“African young entrepreneurs are creative and intelligent, and I continue to be blown away by their quality,” Mr. Pau told Africa Renewal.
Mr. Pau is heavily involved in the foundation’s work in Africa, including in the African Netpreneur Prize Initiative (ANPI) programme, which organises the Africa’s Business Heroes competition under whose auspices budding entrepreneurs get a chance to showcase their talents.
“The African Continental Free Trade Area would be a boon to entrepreneurs, free trade will resolve challenges around payments, logistics, travel and customs delays,”Jason Pau.
And following the outbreak of the pandemic, Mr. Pau helped organize the Jack Ma Foundation’s donation and distribution of medical supplies to African countries.
Given the anticipated challenges of a post-COVID recovery, he said that the continent “needs more young business leaders who can show different ways to success and different ways of leadership.”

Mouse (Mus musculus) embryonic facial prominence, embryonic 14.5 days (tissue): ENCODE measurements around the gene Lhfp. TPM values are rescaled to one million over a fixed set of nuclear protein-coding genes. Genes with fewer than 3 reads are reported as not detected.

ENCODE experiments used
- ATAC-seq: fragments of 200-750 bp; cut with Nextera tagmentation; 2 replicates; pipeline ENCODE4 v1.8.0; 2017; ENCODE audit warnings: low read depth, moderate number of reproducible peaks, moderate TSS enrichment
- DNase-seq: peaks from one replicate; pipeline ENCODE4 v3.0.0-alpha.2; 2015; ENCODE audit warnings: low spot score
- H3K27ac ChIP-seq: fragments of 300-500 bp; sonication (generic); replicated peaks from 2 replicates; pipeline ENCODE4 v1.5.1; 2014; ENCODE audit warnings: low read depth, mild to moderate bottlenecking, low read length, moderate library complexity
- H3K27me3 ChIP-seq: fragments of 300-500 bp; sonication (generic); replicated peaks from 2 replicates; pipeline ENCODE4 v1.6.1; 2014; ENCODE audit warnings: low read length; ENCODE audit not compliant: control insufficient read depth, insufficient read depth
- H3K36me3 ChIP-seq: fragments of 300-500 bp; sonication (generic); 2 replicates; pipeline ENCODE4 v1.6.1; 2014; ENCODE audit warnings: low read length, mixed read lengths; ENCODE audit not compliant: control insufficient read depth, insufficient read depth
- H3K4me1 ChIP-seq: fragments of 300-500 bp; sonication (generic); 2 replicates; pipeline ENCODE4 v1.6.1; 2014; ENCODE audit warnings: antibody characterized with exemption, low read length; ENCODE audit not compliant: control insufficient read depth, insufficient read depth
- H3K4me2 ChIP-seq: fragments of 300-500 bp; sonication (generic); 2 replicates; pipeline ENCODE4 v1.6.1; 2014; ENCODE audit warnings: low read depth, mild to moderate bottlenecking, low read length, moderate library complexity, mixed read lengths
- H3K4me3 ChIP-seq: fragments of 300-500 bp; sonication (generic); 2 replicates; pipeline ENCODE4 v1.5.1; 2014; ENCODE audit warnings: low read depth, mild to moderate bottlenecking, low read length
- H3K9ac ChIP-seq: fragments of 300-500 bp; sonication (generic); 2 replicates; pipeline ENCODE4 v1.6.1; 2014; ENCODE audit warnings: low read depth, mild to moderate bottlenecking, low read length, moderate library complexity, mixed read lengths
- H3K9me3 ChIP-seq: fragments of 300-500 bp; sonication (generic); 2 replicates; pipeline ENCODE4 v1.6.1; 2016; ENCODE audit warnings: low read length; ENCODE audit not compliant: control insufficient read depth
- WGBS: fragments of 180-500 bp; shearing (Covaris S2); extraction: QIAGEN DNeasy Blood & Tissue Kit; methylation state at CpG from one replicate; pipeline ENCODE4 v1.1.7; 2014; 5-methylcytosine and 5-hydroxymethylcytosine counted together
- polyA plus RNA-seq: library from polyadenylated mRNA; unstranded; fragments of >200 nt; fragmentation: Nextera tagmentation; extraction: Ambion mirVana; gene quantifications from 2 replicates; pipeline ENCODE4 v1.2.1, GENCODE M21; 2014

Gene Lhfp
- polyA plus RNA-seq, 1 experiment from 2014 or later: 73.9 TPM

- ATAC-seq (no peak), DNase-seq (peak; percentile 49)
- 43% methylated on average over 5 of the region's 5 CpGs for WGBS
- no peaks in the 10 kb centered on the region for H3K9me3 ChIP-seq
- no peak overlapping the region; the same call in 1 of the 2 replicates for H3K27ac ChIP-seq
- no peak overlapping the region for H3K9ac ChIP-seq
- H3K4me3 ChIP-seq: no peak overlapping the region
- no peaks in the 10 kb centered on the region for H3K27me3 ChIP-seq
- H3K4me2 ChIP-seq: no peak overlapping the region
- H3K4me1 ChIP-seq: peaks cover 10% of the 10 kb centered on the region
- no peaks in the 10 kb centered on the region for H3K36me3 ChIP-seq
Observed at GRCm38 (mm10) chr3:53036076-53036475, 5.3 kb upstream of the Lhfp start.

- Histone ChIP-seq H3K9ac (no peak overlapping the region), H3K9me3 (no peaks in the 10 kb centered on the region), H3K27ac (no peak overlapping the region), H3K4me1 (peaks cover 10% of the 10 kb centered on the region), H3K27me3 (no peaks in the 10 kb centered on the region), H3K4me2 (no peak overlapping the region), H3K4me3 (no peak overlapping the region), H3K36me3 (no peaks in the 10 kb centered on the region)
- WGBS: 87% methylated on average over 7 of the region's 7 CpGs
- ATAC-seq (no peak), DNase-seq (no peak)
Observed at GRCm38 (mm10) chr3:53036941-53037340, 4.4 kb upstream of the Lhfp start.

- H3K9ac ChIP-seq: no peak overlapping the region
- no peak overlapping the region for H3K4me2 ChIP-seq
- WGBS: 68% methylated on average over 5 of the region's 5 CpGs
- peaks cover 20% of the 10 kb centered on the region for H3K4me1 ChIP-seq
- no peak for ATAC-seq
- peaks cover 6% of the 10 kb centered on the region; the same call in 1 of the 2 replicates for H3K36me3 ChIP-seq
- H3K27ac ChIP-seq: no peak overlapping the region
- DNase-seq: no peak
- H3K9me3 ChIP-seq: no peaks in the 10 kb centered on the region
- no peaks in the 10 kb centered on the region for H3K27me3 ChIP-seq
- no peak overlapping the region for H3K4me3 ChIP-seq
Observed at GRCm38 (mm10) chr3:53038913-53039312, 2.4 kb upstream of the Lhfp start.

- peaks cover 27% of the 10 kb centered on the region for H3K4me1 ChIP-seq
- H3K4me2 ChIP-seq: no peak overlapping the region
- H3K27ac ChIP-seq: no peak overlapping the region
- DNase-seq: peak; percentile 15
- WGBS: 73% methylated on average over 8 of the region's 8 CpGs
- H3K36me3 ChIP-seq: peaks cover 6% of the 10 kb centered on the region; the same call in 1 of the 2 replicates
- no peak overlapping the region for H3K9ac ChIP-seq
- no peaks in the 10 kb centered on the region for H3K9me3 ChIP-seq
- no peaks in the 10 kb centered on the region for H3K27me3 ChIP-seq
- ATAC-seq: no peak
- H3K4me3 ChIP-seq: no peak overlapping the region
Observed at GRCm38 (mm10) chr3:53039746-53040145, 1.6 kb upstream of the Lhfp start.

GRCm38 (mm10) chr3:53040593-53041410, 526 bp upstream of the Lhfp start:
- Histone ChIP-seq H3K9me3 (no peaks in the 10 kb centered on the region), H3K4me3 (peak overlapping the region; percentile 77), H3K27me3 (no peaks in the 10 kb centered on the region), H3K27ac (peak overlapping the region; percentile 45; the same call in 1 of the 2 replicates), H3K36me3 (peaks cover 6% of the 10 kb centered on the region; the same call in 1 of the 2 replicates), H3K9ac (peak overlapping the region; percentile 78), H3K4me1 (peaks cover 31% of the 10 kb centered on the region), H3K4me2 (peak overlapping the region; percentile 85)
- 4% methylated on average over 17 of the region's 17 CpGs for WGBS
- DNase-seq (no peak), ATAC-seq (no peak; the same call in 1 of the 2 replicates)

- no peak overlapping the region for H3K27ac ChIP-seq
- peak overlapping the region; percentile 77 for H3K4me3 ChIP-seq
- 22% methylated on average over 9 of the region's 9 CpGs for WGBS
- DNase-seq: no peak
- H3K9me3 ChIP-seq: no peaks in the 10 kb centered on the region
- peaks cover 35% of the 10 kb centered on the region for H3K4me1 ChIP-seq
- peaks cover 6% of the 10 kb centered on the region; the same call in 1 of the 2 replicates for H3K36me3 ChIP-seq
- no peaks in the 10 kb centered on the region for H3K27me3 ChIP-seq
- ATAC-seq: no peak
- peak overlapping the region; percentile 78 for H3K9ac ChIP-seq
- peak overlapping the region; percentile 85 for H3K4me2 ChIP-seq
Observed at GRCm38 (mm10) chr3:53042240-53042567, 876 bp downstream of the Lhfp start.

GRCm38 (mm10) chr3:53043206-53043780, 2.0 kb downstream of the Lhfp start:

Africa must “leverage its demographics for economic growth. There’s going to be a need to bring broadscale changes in areas like education, health, technology, and infrastructure,” he said.
He listed enabling conditions for entrepreneurship in Africa as including education, infrastructure and e-government.
Africa must educate the next generation to be creative, compassionate and culturally aware. “The math and coding are important, but I think we need to teach children to be human beings,” he insisted.
Add to that the need for access to the internet and availability of port logistics. “We can’t stress that enough,” he maintained.
As well, he urged countries to embrace the digital economy, noting that e-government will foster “transparency and help government be efficient and to engage with society.”
The Africa Continental Free Trade Area would be a boon to entrepreneurs, he predicted, because “free trade will resolve challenges around payments, logistics, travel and customs delays.
“When barriers are broken, and I'm thinking about some of the entrepreneurs that I have met [in Africa], their markets will increase five to 10 times.”
He advised African entrepreneurs to “do more business with other African entrepreneurs. I've found that many African businessmen and women, entrepreneurs tend to be very local based.”
Intra-African trade is just about 18 percent, according to the UN Economic Commission for Africa.